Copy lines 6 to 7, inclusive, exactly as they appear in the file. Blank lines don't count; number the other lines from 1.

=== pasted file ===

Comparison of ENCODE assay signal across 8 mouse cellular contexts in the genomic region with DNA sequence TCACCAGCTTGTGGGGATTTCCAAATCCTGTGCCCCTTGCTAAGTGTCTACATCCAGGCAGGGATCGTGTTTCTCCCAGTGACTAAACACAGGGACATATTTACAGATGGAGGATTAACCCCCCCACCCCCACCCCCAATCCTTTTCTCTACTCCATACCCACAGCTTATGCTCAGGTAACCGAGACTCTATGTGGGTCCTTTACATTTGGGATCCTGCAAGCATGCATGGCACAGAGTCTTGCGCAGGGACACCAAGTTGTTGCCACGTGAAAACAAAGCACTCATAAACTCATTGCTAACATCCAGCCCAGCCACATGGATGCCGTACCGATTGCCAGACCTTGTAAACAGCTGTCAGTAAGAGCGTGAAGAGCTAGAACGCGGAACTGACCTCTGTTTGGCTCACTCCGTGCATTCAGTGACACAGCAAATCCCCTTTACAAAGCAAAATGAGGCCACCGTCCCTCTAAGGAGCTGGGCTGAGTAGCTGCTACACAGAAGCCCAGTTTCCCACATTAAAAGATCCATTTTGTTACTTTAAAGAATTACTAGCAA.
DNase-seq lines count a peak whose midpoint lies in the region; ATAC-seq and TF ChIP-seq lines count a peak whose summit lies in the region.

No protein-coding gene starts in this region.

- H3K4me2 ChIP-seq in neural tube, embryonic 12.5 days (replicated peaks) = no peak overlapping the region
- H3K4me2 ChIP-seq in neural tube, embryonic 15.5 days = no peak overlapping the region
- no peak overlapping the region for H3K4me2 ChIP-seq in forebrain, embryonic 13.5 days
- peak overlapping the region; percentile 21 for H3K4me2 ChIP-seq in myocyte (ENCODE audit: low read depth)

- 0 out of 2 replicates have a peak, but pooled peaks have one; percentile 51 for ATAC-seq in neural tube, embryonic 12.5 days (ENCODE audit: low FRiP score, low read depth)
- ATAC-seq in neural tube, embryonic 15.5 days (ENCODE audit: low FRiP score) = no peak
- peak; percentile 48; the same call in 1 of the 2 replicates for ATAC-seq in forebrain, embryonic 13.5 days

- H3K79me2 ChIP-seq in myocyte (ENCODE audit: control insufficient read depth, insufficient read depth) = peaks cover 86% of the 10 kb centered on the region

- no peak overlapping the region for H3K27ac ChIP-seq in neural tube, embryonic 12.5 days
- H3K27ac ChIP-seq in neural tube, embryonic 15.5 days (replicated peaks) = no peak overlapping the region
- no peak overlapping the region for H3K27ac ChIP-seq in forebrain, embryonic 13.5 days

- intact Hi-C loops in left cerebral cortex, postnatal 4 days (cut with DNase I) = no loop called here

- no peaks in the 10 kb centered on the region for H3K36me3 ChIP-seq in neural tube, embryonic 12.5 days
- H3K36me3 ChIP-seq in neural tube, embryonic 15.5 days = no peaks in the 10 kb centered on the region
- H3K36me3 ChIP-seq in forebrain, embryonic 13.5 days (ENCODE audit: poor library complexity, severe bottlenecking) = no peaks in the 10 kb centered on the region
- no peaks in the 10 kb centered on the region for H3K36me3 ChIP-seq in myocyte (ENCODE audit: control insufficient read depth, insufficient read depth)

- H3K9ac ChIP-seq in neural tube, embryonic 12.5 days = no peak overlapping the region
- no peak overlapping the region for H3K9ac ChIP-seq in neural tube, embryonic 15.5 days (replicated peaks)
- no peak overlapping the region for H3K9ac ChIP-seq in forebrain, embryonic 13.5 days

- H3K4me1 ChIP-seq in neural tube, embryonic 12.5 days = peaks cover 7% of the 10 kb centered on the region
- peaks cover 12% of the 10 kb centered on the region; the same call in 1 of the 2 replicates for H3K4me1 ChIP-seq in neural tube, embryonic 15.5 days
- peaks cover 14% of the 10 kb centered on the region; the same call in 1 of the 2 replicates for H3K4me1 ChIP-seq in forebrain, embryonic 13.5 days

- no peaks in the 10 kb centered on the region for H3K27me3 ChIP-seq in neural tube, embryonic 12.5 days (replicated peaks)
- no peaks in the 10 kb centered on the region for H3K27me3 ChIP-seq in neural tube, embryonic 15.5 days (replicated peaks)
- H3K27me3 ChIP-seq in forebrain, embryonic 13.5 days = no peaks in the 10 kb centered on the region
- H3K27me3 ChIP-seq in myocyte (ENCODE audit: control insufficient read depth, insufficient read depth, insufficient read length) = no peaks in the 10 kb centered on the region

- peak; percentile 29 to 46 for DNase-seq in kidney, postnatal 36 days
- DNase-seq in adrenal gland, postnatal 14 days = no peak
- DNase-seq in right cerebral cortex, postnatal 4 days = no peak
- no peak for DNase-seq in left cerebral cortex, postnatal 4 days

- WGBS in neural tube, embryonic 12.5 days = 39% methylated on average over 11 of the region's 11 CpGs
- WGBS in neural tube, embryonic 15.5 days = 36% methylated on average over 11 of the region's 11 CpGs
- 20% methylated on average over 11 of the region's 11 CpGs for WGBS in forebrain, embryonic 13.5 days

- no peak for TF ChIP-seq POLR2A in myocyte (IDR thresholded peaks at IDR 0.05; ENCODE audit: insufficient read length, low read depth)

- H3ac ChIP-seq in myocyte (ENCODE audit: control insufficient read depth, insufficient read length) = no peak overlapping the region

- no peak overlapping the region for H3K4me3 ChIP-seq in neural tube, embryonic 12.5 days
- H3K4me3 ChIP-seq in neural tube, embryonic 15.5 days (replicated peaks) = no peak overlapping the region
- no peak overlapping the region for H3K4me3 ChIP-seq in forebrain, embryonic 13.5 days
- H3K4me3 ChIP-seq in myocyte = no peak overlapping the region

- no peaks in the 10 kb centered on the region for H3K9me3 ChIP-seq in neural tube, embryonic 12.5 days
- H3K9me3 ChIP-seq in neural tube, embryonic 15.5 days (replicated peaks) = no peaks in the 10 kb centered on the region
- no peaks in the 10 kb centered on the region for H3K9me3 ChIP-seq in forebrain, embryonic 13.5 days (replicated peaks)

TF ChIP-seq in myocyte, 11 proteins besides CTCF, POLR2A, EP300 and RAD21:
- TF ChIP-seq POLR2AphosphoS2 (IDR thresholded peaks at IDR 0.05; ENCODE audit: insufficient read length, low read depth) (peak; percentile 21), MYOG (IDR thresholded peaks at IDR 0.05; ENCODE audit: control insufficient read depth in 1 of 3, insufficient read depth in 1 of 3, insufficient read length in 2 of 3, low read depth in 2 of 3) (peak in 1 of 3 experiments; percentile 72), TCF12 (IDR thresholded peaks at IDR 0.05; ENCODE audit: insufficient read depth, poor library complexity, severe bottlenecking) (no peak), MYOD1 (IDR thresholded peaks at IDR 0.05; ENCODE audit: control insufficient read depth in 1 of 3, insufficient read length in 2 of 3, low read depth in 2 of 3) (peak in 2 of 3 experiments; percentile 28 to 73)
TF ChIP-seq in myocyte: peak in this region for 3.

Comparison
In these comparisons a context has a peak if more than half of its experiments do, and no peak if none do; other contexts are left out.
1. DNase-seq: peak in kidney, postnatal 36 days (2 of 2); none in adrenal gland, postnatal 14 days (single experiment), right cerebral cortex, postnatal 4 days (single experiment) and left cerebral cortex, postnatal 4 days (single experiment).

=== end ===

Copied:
- no peak overlapping the region for H3K4me2 ChIP-seq in forebrain, embryonic 13.5 days
- peak overlapping the region; percentile 21 for H3K4me2 ChIP-seq in myocyte (ENCODE audit: low read depth)